Cycles of Matter Chapter 2.2
Matter can be recycled • Matter is anything that takes up space (solid, liquids, and gases) • Energy can’t be recycled • Matter is recycled by moving in cycles, which means they are reused in different ways
This is when water moves from Earth’s surface, to the atmosphere, and then back to the surface
Evaporation • This is when liquid water turns to gas (steam) • Mostly happens on lakes and oceans • Energy from the sun makes water evaporate
Condensation • This is when water gas (water vapor) cools and turns back into liquid. • Droplets of water stick to a piece of dust and make clouds
Precipitation • When too much water is in the clouds it rains, snows or hails and falls back to Earth • This is called precipitation
All living things need carbon and oxygen • Producers (like plants) take in Carbon Dioxide (CO2) from the atmosphere • They make sugars, which consumers eat • Oxygen is released by the producers and used by consumers
Nitrogen is used by living things to make amino acids, which make proteins, which make…everything. • Muscles, DNA, RNA • The air you breathe is 78% nitrogen but you can’t use it. • Why not?
So how do we get nitrogen? • Eat it!
“Free” nitrogen is the kind in the air. • Bacteria in the ground captures the free nitrogen and makes it “fixed” so plants can use it.
Nitrogen Fixation • Nitrogen Fixation is when bacteria takes the free nitrogen and make it usable by breaking the bonds. • They live in soil, water, and even bumps on some bean and nut plant roots.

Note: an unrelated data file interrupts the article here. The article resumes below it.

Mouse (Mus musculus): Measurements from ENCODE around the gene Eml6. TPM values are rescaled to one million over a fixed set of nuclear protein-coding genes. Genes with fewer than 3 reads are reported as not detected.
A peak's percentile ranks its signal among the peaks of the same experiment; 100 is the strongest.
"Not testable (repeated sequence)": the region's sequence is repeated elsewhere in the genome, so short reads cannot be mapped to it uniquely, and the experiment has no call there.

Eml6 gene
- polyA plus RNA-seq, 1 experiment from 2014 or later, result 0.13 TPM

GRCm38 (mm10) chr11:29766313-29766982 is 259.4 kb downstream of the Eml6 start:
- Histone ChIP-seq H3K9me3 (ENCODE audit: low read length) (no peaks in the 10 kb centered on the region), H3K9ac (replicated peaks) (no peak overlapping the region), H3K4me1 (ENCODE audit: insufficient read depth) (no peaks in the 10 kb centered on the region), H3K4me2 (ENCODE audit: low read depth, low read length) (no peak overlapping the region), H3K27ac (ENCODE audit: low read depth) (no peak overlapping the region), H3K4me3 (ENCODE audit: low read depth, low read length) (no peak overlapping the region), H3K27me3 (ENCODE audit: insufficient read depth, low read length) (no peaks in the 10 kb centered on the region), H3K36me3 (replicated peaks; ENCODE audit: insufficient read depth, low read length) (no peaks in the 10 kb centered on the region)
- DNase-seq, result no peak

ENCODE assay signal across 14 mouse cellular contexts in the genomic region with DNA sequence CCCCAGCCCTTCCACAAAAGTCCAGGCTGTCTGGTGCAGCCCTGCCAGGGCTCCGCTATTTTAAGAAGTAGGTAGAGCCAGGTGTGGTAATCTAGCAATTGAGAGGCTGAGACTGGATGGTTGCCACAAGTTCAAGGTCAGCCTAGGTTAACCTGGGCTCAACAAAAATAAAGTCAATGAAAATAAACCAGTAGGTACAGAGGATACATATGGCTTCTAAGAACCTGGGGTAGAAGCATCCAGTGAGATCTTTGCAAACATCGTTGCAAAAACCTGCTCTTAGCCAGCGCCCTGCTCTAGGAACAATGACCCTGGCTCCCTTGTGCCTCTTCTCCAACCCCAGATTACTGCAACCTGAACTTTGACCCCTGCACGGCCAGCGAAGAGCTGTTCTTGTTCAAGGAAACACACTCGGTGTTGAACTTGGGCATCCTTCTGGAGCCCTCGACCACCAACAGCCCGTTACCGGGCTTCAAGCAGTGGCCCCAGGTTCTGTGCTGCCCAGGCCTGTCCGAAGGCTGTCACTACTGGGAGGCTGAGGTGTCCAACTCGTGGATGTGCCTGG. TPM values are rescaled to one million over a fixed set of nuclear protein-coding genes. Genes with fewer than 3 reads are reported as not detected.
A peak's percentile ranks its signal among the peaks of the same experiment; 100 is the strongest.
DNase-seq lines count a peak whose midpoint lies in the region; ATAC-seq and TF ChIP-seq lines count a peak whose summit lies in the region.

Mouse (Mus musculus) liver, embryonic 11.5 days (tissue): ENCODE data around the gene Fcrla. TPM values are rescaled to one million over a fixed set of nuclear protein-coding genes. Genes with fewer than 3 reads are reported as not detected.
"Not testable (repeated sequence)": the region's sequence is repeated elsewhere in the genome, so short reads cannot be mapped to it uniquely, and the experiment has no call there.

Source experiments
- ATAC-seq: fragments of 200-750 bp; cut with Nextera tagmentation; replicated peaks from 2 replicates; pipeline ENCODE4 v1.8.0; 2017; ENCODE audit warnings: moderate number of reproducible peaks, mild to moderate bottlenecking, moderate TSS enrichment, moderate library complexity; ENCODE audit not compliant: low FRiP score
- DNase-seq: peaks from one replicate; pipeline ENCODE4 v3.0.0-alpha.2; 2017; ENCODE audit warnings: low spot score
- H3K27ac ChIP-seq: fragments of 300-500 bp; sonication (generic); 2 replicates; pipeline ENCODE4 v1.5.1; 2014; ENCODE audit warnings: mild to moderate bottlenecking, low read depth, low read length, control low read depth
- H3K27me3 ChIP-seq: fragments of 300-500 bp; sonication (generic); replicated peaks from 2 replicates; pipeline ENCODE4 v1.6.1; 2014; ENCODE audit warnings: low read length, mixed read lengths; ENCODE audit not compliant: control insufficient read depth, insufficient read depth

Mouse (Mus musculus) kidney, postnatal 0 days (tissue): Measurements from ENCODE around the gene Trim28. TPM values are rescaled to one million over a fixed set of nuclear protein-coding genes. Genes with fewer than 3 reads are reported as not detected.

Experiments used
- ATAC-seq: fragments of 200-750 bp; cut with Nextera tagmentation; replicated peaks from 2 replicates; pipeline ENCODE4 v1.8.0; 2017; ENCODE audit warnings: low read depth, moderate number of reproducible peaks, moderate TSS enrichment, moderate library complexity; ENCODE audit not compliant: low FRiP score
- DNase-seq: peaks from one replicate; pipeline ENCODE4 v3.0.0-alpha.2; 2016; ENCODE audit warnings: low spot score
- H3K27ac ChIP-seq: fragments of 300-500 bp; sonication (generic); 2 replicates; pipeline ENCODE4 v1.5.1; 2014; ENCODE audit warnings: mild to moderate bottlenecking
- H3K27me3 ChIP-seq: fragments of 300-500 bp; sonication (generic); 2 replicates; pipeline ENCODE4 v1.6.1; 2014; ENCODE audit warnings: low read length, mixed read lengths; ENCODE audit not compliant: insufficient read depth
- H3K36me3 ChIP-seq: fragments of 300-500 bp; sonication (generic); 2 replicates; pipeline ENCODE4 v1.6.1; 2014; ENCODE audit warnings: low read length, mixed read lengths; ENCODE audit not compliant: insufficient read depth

Return of nitrogen • Once nitrogen is fixed the plants use it. • Decomposers break down the dead plants (and things that eat the plants when they die). • They give nitrogen back to the ground and release some to air again.
Biogeochemical vocabulary • reservoir: something that holds the substance over a long amount of time • flux: change • source: a reservoir that gives off more of the substance than it takes in • sink: a reservoir that takes in more of a substance than it gives off
What is phosphorus? • Animals need it to filter waste, repair tissue, produce energy • Plants need it for cell division and development of new tissue.
Algal Blooms • 50 years ago, cause of algal blooms unknown. • Maybe carbon, nitrogen, phosphorus from agricultural runoff. • Small-scale experiments inconclusive. • David Schindler divided a lake using a plastic divider curtain in two. • Carbon and nitrogen were added to one half • Carbon, nitrogen and phosphorus were added to the other half. • For eight years, phosphorus side developed algal blooms, other did not.